Multi-part keys

slowderslowder Posts: 7
edited July 30, 2014 10:07AM in SQL Data Generator
Let's say you have a table with three columns that make up a unique constraint, Each of the columns is a foreign key to another table. You want to use data generator to insert data into those columns, but the combination of those columns must be unique. What set of switches do you use to ensure the data generated will not violate the unique constraint?

I'm sure I'm overlooking the obvious here.

Shannon

Comments

  • After further testing, I think the issue has less to do with a unique around multiple columns, but multi-part keys.

    In my database designs I have to account for multiple tenants in a single database. So every tenant-specific table has two parts to the key. The business key (usually an identity column) plus the tenantkey. Both columns are required in where clauses and join clauses.

    I think data generator might not understand you can't just look up the one column from the parent table, you have to lookup both columns and make sure the business key has the same tenant key as you're trying to fill into the child table. (this may not be clear, and if not let me know and I'll try to explain better)

    Is there a way to do muti-part keys with data generator?

    Shannon
  • Yet more to consider: I can get one composite key to work, but not two int he same table. Consider this table:

    CREATE TABLE t1 (
    tenantKey INT
    , businessKey1 INT
    , businessKey2 INT
    )
    --fk1 : tenantkey + businesskey1
    --fk2: tenantkey + businesskey2

    I can fill tenantkey and businesskey1, if I set the generator to only put nulls in businesskey2. but if I try to enable both, I get an error on insert.
  • Brian DonahueBrian Donahue Posts: 6,590 New member
    If you are using composite keys, SQL Data Generator should deal with this automatically. For instance:
    ALTER TABLE t1
        ADD CONSTRAINT pk_myConstraint PRIMARY KEY (businesskey1,businesskey2)
    
    I think in order to answer this, the exact constraint definitions would be required. I can't say offhand why it is not working in your situation but whatever is happening can probably be worked around using the appropriate generator configuration for the columns.
  • Here's an example where the data generator struggles.
    CREATE TABLE [dbo].[Story]
    (
    	  StoryID INT IDENTITY(1,1) NOT NULL 
    	, FamilyID INT NOT NULL
    	, Name NVARCHAR(255) NOT NULL
    	, [Description] NVARCHAR(MAX) NULL
    	--redacted columns
    	, [LocationID] INT NULL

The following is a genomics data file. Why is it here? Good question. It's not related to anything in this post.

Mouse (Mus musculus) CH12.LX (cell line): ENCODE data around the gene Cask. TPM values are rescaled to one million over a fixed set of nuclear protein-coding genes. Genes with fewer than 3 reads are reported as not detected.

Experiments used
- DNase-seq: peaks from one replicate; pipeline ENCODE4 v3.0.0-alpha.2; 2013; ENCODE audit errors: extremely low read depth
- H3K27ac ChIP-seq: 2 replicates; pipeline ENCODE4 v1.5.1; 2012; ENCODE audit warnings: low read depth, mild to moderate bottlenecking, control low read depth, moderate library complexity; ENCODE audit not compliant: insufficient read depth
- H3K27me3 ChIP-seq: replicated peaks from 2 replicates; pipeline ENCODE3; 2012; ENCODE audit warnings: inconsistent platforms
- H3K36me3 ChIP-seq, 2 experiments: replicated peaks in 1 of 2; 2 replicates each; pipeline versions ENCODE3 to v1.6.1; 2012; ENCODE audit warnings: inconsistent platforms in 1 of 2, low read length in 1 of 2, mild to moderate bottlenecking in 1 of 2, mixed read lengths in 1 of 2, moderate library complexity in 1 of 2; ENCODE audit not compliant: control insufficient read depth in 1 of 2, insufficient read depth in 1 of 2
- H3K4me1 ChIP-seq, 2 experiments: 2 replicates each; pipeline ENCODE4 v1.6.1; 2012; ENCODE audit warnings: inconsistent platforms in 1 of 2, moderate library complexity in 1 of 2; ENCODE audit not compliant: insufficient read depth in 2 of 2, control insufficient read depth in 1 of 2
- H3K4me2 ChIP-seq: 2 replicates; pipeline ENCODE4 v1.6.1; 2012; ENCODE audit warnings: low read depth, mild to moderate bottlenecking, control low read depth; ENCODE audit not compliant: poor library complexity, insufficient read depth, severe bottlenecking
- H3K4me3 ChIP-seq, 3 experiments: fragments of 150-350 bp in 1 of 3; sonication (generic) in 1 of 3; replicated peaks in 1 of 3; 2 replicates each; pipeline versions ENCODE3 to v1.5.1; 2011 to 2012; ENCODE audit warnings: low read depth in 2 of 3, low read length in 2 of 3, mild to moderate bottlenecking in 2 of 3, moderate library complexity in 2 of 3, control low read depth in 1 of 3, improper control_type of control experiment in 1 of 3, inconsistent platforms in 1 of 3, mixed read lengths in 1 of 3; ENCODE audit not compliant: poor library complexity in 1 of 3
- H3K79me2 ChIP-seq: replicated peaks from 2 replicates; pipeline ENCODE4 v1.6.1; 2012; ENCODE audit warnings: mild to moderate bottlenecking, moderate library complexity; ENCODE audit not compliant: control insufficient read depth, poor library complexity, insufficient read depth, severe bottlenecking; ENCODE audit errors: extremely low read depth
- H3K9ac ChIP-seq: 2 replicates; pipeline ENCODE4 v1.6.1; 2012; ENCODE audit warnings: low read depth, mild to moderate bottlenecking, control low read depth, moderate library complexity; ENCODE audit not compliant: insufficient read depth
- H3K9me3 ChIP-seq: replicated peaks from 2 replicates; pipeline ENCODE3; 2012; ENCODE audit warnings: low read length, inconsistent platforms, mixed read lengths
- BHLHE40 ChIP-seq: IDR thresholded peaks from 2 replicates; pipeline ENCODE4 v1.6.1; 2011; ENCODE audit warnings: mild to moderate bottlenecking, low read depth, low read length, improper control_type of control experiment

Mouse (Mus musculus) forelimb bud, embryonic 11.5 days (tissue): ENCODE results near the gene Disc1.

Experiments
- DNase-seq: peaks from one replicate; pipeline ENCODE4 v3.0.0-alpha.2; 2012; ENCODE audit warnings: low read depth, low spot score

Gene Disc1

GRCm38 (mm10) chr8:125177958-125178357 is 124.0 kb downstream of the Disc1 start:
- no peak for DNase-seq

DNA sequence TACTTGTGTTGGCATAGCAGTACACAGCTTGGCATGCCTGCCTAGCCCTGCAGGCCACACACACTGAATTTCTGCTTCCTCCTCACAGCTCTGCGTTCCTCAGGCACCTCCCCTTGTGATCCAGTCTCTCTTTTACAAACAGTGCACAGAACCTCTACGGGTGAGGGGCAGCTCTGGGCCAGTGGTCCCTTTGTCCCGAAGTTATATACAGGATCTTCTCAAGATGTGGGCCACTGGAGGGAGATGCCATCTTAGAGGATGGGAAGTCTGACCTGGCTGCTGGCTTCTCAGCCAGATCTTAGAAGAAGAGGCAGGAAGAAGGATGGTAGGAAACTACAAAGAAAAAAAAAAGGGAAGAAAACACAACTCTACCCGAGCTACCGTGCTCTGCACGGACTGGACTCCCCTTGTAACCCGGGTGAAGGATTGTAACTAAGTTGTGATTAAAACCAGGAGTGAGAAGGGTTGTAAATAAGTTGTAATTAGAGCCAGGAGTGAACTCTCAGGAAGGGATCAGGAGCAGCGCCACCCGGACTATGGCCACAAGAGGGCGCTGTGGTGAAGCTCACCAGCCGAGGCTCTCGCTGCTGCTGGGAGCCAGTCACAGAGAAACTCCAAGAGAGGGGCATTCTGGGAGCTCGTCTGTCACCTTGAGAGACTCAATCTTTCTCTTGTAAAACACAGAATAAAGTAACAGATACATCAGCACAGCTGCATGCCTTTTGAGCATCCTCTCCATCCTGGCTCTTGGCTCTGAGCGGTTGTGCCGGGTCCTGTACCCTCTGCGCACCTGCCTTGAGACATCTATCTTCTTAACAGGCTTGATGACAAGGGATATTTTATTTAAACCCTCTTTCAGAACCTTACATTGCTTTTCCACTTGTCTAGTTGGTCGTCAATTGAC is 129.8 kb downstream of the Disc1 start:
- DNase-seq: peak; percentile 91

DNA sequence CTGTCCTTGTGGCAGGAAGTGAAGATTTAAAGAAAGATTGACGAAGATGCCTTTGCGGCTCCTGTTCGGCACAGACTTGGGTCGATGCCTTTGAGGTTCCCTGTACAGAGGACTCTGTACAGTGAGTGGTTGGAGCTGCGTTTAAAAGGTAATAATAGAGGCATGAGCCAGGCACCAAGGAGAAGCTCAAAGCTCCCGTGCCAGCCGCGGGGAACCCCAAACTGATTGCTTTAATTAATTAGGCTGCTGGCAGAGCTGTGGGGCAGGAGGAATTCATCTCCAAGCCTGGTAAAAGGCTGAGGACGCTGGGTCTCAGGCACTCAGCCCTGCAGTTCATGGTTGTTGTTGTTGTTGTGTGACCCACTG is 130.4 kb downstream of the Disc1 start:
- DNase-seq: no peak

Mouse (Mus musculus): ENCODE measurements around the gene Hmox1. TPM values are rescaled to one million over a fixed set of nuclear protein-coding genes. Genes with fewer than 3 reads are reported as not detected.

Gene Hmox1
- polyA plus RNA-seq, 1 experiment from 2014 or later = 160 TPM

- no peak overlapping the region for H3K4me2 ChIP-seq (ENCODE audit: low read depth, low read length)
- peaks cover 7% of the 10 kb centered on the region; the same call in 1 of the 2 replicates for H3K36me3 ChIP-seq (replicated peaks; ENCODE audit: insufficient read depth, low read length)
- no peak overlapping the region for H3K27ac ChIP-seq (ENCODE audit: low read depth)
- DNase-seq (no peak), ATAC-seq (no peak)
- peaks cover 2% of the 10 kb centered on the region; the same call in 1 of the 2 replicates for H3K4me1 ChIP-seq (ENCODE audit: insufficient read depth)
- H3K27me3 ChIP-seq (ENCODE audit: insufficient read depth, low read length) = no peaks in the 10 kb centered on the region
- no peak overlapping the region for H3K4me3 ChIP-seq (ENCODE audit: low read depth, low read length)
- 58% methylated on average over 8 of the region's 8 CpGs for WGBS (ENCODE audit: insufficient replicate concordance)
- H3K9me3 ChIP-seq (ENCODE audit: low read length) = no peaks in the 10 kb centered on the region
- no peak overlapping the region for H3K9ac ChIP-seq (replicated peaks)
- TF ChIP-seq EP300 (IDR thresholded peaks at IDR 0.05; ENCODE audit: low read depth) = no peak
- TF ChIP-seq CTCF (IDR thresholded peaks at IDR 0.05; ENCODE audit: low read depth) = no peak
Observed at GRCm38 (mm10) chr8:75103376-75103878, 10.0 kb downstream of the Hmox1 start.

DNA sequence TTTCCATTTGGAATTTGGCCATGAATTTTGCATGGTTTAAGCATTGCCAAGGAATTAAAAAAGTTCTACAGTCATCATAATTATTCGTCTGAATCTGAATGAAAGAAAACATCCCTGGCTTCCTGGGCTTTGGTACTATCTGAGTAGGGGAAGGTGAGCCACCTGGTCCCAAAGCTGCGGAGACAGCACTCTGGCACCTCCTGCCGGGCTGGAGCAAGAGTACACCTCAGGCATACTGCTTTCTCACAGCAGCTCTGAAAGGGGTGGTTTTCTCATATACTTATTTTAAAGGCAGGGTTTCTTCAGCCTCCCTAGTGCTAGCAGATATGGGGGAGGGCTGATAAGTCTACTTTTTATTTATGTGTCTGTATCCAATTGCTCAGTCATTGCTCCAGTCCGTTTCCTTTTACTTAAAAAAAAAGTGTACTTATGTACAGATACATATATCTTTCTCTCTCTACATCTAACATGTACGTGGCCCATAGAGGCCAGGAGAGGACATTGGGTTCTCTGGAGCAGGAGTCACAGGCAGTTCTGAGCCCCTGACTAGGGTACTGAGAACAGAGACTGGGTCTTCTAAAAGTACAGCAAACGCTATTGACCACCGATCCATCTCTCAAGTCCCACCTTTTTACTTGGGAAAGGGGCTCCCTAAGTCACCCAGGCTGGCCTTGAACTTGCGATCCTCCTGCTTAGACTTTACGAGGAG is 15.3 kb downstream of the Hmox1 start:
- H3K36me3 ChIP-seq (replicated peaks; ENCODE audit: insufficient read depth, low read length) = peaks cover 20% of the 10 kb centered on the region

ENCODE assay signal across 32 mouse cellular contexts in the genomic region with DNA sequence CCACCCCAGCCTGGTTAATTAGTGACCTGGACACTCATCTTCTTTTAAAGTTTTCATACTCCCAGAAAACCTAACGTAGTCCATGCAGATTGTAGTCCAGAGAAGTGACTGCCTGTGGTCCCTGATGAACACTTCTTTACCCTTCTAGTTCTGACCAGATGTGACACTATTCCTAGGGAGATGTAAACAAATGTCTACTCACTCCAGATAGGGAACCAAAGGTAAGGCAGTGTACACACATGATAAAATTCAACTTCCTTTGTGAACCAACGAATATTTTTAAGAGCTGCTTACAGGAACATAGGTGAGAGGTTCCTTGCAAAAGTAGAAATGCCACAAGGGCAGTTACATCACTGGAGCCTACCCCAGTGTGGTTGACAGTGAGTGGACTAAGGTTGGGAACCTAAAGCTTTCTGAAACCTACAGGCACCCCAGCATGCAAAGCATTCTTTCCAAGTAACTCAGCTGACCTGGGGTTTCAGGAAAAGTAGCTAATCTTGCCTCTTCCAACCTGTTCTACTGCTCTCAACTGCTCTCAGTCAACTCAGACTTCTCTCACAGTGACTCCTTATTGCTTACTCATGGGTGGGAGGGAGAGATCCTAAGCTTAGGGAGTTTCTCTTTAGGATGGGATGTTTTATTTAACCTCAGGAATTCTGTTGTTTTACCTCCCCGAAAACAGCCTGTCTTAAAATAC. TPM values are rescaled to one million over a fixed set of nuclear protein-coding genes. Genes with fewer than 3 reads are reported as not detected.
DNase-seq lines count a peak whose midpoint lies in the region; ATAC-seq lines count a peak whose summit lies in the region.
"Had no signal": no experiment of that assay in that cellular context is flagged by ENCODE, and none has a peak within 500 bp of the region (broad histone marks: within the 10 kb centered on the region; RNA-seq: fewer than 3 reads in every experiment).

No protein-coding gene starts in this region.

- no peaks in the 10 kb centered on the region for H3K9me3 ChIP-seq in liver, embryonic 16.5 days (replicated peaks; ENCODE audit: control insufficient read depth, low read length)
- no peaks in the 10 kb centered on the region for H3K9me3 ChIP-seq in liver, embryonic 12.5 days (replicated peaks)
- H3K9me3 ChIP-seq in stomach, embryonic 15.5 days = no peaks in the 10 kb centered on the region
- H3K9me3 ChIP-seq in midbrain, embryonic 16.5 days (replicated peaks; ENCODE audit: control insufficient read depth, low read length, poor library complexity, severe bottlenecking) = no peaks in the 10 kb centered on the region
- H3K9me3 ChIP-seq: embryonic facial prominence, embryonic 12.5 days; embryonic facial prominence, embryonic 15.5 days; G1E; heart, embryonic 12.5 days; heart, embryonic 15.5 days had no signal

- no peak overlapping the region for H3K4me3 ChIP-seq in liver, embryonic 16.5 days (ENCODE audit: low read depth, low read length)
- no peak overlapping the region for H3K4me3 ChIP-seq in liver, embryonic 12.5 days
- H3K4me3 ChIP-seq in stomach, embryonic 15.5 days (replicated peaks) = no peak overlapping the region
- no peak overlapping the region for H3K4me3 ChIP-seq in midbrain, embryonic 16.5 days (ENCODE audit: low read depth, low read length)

, [PersonCategoryID] INT NOT NULL
    	, [Published] BIT NOT NULL DEFAULT(1)
    
        , CONSTRAINT PK_Story__StoryID_FamilyID 
    		PRIMARY KEY (StoryID, FamilyID)
        , CONSTRAINT FK_Story_Family__FamilyID
    		FOREIGN KEY (FamilyID)
    		REFERENCES Family(FamilyID)
        , CONSTRAINT FK_Story_Location__LocationID_FamilyID
    		FOREIGN KEY(LocationID, FamilyID)
    		REFERENCES Location(LocationID, FamilyID)
        , CONSTRAINT FK_Story_PersonCategory__PersonCategoryID_FamilyID
    		FOREIGN KEY (PersonCategoryID, FamilyID)
    		REFERENCES Person.PersonCategory(PersonCategoryID, FamilyID)
    	
    )
    

    The problem is around the foreign keys on the FamilyID, LocationID and PersonCategoryID. Values in the LocationID field have to be for the same family (tenant). Values in the PersonCategoryID also have to be in the same tenant. So the data generator would have to understand, if I put 1 in the FamiylID, then I have to choose LocationIDs and PersonCategoryIDs that also have familyID of 1. I haven't found a way to do that with data generator.

    Also, I've found if you have a self-referencing key (say "parentStoryID" and that points back to the PK in this table, StoryID + FamilyID, that fails too.

    Any ideas on how to configure for these situations?
  • Brian DonahueBrian Donahue Posts: 6,590 New member
    I was able to generate data against this schema without any errors. Filling in the blanks, here is the schema I created:
    CREATE TABLE Family(
    FamilyID INT IDENTITY(1,1) PRIMARY KEY,
    FamilyName NVARCHAR(250)
    )
    CREATE TABLE Location(
    FamilyID INT NOT NULL,
    LocationID INT NOT NULL,
    LocationName NVARCHAR(250)
    )
    ALTER TABLE Location ADD PRIMARY KEY(LocationID,FamilyID);
    
    CREATE TABLE PersonCategory(
    PersonCategoryID INT NOT NULL,
    FamilyID INT NOT NULL
    )
    ALTER TABLE PersonCategory ADD PRIMARY KEY(PersonCategoryID, FamilyID);
    CREATE TABLE [dbo].[Story] 
     ( 
          StoryID INT IDENTITY(1,1) NOT NULL 
        , FamilyID INT NOT NULL 
        , Name NVARCHAR(255) NOT NULL 
        , [Description] NVARCHAR(MAX) NULL 
        --redacted columns 
        , [LocationID] INT NULL 
        , [PersonCategoryID] INT NOT NULL 
        , [Published] BIT NOT NULL DEFAULT(1) 
    
         , CONSTRAINT PK_Story__StoryID_FamilyID 
           PRIMARY KEY (StoryID, FamilyID) 
         , CONSTRAINT FK_Story_Family__FamilyID 
           FOREIGN KEY (FamilyID) 
           REFERENCES Family(FamilyID) 
         , CONSTRAINT FK_Story_Location__LocationID_FamilyID 
           FOREIGN KEY(LocationID, FamilyID) 
           REFERENCES Location(LocationID, FamilyID) 
         , CONSTRAINT FK_Story_PersonCategory__PersonCategoryID_FamilyID 
           FOREIGN KEY (PersonCategoryID, FamilyID) 
           REFERENCES PersonCategory(PersonCategoryID, FamilyID) 
         
     )
    
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